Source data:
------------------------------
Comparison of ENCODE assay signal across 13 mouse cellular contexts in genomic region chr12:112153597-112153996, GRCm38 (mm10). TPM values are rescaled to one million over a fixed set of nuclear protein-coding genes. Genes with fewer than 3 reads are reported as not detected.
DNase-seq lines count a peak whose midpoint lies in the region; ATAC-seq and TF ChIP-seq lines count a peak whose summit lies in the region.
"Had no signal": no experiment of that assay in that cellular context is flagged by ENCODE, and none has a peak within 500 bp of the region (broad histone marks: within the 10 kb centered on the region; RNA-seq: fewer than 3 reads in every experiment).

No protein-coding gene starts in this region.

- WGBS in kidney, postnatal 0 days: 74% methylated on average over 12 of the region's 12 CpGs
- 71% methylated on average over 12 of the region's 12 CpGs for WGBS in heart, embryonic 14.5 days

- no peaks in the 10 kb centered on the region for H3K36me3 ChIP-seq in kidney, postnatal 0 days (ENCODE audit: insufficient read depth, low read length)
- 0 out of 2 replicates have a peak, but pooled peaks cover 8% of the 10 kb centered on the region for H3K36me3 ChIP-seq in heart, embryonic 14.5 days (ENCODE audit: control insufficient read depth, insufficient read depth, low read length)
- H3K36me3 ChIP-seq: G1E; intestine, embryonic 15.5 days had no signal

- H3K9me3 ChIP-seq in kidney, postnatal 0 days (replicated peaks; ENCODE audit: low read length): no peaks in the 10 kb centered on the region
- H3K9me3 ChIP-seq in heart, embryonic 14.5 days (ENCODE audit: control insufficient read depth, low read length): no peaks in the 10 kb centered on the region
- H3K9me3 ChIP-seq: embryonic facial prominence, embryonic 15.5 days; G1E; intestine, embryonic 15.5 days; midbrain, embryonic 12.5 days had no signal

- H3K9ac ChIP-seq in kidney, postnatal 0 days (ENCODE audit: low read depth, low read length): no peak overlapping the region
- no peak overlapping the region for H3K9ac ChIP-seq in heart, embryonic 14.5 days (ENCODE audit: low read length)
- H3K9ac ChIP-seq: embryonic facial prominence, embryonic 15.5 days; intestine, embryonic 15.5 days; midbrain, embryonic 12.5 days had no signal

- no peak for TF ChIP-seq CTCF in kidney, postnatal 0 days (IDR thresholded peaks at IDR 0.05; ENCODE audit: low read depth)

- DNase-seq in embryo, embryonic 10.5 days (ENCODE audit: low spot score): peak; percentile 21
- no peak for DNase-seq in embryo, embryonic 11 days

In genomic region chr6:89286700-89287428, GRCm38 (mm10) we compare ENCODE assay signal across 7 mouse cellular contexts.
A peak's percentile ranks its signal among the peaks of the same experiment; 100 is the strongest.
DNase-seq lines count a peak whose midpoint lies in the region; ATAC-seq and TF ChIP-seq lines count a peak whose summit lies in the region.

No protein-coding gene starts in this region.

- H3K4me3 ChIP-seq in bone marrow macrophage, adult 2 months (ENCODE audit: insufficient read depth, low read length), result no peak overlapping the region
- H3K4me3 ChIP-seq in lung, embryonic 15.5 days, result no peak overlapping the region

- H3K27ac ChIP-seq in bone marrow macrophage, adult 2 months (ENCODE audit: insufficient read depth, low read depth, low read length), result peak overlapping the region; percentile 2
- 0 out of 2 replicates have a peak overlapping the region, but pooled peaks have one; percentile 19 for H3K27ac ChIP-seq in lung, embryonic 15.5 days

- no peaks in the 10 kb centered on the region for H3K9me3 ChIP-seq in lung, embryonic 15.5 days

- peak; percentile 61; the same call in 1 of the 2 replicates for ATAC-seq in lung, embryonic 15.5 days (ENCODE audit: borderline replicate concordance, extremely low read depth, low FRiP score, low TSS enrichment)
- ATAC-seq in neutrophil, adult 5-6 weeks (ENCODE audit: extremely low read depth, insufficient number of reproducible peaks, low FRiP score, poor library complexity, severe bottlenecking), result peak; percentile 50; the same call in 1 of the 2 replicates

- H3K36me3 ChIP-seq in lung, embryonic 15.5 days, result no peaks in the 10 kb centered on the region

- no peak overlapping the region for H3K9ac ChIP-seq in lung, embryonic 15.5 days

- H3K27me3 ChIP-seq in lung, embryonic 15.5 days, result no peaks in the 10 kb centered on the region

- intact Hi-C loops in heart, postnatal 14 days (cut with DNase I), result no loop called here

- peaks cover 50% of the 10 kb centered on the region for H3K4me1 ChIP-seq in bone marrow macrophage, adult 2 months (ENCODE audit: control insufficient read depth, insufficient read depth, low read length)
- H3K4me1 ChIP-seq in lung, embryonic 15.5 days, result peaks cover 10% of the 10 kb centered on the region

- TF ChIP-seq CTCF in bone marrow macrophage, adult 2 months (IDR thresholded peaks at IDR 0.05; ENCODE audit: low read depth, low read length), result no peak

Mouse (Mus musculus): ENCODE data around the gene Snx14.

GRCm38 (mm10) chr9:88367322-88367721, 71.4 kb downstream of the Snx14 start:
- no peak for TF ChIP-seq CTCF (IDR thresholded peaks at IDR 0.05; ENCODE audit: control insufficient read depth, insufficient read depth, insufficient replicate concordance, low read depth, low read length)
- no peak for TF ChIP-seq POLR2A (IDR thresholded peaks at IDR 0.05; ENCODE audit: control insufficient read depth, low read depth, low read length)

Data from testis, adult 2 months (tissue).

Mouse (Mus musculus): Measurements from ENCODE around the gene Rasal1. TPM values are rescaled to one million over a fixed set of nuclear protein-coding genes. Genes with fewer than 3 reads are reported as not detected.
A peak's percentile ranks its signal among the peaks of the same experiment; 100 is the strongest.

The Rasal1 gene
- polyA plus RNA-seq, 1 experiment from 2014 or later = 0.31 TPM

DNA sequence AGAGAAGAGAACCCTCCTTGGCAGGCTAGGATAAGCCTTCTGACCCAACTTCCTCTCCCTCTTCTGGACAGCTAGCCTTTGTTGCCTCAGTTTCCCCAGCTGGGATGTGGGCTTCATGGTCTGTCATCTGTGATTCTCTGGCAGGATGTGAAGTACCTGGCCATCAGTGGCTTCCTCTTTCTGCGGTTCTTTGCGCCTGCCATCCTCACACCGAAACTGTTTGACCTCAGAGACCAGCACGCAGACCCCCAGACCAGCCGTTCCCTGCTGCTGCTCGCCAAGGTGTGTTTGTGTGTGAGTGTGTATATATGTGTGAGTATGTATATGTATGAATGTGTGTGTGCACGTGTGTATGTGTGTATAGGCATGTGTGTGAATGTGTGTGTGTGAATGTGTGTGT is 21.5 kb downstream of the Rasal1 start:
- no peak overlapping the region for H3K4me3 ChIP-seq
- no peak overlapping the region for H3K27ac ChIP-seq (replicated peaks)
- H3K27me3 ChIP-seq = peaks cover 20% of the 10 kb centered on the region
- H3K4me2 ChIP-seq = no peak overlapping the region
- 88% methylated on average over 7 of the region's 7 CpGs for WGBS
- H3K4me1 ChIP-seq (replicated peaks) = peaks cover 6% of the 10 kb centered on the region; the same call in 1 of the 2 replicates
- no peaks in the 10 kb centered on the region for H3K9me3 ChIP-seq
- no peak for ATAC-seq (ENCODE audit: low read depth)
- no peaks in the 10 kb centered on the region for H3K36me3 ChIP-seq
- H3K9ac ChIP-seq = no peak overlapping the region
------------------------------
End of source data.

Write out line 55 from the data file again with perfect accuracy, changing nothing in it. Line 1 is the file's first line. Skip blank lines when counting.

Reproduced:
- no peaks in the 10 kb centered on the region for H3K36me3 ChIP-seq